FOR aspiring Australian Wool Innovation director Paul Cocking the key to the future of the research, development and marketing company, and to rebuilding the nation’s Merino flock, is trust – the trust of wool growers and of consumers.
The New South Wales wool grower and 2019 AWI director election candidate wants director and cultural change at the industry’s grower levy and taxpayer-funded body.
Mr Cocking is one of eight candidates standing in the 2019 election. The other candidates include Victorian wool grower Noel Henderson, former South Australian researcher Janelle Hocking Edwards, NSW farm consultant Phil Holmes, NSW sheep breeder and grower George Falkiner. Current directors Wal Merriman and David Webster are also re-standing on a ticket with NSW veterinarian Michelle Humphries.
Mr Cocking said he understood growers were tired of reading about AWI politics and were focused on surviving the drought and generating cash flow.
“But at the same time I urge them to be engaged with this election, because without a change it could dramatic ramifications for the funding of AWI and the funding of AWI in the future.”
Mr Cocking is concerned that if candidates other than the ‘ticket’ of Wal Merriman, David Webster and Michelle Humphries were elected, AWI would not win back the confidence and trust of wool growers and all supply chain stakeholders, and be able to rebuild market confidence in Australian wool and rebuild the flock.
“If we don’t win back the trust of the wool growers and the industry in handling big issues like social licence and animal welfare, I really fear that AWI will not be able to enthuse young people and rebuild the flock.”
“I wonder are we going to get enough young people back into the industry to sustain it and rebuild numbers,” he said.
“It’s crucial to take control of this or the flock is going to keep declining.”
Mr Cocking said some candidates advocating a ‘pushback’ to consumers on mulesing as an election issue, was sending the wrong message to consumers.
“We should not be sending a message that can have a negative influence on our industry.”
Merriman ticket’s mulesing stance is wrong message
In a recent letter to shareholders, Mr Merriman, Mr Webster and Dr Humphries voiced their support for continued mulesing and defended growers’ ability to care for their sheep with “the best current practices”, but without specifically supporting mandatory pain relief or renewed breeder efforts to breed plain-bodied sheep to avoid mulesing using existing AWI-funded tools such as breech wrinkle and visual sheep scoring.
Despite escalating market signals that wool from mulesed wool is selling, and will increasingly sell at a discount to ‘non-mulesed’ wool, and with more customers turning exclusively to non-mulesed wool use, and to other countries for supplies, the Merriman ticket candidates gave no consideration to the benefits of increasing non-mulesed wool production to Australian growers.
Mr Cocking is campaigning on supporting mulesing with pain relief, while commending growers who are not mulesing. But he said the Merriman ticket message sounded like support for mulesing without pain relief and regardless of consumer sentiment.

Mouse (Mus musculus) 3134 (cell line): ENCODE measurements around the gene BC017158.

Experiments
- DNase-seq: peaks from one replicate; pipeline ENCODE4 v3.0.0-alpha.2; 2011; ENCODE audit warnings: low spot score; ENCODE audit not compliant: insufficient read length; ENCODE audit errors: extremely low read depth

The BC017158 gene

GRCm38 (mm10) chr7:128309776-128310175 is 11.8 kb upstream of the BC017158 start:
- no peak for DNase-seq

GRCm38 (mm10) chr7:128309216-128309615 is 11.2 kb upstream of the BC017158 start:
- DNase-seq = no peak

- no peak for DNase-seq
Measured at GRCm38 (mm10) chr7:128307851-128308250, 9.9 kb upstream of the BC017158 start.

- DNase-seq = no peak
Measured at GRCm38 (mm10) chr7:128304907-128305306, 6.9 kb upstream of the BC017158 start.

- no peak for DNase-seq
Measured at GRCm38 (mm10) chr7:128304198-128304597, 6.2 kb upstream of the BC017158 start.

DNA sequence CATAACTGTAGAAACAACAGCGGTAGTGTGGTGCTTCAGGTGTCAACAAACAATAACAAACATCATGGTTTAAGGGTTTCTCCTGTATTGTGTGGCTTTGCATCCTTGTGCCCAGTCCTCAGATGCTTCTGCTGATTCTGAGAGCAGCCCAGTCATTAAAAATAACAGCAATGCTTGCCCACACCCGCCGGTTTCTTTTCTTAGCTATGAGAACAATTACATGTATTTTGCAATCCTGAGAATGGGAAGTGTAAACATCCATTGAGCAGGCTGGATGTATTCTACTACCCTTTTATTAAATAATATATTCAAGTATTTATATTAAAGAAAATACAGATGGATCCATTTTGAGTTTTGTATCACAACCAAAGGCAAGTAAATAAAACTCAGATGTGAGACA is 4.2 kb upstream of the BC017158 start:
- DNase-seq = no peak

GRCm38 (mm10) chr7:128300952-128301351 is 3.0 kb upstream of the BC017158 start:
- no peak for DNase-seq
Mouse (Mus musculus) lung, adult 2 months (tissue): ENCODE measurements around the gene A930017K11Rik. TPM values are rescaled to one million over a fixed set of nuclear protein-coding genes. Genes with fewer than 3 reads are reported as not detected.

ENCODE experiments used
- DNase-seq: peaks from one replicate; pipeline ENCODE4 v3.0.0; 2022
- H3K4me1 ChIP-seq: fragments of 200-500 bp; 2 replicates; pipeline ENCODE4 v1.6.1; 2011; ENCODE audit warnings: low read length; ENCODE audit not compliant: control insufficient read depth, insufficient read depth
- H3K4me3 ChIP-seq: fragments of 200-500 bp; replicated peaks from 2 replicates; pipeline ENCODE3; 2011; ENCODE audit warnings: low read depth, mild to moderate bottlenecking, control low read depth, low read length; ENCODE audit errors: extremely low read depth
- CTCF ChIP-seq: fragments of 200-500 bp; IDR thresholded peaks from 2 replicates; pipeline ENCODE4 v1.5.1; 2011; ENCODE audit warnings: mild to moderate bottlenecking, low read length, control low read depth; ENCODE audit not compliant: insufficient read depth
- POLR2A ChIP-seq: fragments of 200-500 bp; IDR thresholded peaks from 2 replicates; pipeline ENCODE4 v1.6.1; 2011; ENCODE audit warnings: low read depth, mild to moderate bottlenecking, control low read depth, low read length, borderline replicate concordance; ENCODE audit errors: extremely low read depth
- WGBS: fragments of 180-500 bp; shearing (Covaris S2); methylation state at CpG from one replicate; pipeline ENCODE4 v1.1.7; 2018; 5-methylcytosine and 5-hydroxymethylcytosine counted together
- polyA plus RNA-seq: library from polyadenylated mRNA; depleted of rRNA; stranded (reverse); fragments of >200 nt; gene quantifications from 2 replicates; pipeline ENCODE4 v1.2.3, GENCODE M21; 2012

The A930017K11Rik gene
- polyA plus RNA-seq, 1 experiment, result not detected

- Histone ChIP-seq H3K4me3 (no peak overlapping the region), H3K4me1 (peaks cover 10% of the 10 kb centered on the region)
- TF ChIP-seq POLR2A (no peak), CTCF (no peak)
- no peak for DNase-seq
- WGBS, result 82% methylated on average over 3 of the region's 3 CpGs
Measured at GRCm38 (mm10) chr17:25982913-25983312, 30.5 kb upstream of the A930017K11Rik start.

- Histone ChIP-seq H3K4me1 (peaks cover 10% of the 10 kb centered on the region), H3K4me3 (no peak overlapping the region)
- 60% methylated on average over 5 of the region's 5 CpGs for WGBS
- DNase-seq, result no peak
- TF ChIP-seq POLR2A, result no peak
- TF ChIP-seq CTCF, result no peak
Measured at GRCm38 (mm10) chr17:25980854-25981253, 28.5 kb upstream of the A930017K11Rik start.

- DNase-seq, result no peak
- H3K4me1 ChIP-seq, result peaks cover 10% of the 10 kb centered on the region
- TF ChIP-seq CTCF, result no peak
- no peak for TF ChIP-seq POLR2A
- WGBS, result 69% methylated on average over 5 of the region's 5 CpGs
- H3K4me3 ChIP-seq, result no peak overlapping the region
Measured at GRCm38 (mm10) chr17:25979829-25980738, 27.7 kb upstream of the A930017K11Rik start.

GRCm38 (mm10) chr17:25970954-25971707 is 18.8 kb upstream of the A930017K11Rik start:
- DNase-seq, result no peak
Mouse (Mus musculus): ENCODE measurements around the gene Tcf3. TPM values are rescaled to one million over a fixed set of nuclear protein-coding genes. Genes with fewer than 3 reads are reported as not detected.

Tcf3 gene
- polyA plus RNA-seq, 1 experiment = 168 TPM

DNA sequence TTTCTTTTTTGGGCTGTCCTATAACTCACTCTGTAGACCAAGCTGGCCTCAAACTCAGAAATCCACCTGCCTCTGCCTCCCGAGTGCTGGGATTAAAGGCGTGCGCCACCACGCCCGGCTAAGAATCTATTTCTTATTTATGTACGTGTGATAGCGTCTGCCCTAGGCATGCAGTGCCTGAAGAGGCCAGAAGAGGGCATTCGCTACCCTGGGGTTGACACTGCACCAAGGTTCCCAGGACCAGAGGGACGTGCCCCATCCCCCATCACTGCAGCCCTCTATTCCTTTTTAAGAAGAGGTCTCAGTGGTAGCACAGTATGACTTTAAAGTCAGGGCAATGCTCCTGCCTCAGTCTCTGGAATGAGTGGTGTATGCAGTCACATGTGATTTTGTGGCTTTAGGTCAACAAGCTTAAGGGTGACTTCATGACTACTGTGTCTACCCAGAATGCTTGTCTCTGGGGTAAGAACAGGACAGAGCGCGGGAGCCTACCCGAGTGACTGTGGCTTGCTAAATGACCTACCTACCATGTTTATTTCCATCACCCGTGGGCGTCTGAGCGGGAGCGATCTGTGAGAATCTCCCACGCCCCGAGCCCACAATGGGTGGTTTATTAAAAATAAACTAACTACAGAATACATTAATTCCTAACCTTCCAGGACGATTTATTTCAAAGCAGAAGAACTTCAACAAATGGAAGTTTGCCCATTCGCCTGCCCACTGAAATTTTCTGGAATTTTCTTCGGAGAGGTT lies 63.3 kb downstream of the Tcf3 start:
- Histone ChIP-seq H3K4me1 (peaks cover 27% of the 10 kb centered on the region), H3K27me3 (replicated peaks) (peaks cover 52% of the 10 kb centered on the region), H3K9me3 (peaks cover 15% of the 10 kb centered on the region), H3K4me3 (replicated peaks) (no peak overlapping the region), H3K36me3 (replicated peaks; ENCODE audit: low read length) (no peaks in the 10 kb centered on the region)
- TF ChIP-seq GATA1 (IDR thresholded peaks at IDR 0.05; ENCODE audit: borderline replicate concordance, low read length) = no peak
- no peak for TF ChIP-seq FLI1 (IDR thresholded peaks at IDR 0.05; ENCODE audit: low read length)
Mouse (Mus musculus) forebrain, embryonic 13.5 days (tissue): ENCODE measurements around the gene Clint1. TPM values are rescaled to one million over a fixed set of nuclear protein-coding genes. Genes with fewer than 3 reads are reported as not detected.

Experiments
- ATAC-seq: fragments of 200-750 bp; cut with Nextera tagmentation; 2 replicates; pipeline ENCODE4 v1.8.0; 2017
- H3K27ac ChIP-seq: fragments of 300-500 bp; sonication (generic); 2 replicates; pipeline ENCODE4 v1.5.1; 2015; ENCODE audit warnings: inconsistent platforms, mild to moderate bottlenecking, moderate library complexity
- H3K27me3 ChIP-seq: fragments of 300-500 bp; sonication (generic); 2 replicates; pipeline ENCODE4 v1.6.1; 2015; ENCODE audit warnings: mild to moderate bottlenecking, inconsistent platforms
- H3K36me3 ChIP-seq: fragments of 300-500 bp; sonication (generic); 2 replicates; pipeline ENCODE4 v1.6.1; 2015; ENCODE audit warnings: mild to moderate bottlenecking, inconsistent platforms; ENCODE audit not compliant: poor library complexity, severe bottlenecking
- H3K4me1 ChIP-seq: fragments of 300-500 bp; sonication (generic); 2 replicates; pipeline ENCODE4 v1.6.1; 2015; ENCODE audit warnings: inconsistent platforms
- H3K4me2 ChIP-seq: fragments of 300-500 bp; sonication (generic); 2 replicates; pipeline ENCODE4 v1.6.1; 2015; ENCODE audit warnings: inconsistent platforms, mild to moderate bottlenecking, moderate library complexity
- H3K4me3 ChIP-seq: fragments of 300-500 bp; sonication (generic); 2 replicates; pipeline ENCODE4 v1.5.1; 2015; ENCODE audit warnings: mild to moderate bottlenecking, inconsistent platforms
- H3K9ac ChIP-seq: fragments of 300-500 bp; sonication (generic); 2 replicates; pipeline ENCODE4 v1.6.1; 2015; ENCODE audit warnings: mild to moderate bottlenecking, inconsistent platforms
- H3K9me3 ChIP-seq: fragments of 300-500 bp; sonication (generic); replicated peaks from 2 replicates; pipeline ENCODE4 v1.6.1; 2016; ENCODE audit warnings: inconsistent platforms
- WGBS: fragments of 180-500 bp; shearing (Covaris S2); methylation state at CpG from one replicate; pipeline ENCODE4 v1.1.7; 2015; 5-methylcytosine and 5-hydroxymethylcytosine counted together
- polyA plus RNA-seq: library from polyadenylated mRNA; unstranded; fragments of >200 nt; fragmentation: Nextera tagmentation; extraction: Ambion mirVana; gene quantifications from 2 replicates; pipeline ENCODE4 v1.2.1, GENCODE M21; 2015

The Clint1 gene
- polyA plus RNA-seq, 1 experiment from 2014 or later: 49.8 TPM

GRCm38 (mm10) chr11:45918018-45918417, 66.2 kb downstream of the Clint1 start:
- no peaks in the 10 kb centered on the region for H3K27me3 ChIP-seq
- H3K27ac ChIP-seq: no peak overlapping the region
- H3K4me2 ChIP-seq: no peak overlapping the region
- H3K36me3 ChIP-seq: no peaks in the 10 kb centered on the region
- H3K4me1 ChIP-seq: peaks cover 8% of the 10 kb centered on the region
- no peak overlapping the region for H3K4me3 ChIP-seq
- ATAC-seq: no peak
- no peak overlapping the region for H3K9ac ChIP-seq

“And making that a top priority of the election campaign I don’t think it the right message to send to the end consumer.
“It’s really a matter of when, not if, we will have to stop mulesing one day,” he said.
“It should be the top priority of the board to look for alternatives and use the right messaging around this that farmers do care for the welfare of their animals.
“I am amazed and pretty much disgusted that there is pushback on 100pc pain relief.”
Mr Cocking if new directors were not elected he is concerned about the future of AWI, because of the decrease in wool levy from reduced wool volumes due to the drought and lower prices.
“I also believe the growers will continue to vote the levy down if there is not real change in the company and if the AWI board doesn’t win the trust of growers that they are facing the challenges, and it also may give the government an excuse to increase interference in the company.”
He said AWI’s recent governance issues have already been widely discussed by other RDC’s and were the subject of the 2018 EY AWI performance and governance review.
“AWI does a good job and has good staff and I think as an industry we want to keep AWI, but this will election could put it in danger.
“A lot of people have missed the key point that if there were not changes, there will be a massive hit to funding from volumes and prices, and from growers voting the levy down, and the cost to the government,” he said.
If we don’t get change that is a real possibility and that leads into a possible reduction in wool sheep numbers and matings once it rains.
“If we don’t fix this now, we won’t have a company to deal with these issues.”
Mr Cocking believes AWI, Meat & Livestock Australia and the Grains Research and Development Corporation should be working together better, especially if there are going to be less funds available.
He can’t believe almost a million of dollars and a lot of board time had been spent on the EY review and defending the 10-year tenure recommendation.
“It should be a no-brainer; it should 8-10 years max then succession planning would not be an issue.”
Mr Cocking would like to see growers have a vote on the current 60 percent marketing 40pc research and development expenditure split.
“It should be a question in the next WoolPoll.”
Mr Cocking believes AWI needs the board experience of Mr Henderson and former AWI directors such as himself and Mr Falkiner.
“Having board and industry experience, along with a good understanding of AWI will be a must.”
He is urging growers to give their proxies to either himself, Mr Falkiner or Mr Henderson, rather than to the AWI chair.
Click here to read Mr Cocking’s letter to AWI shareholders.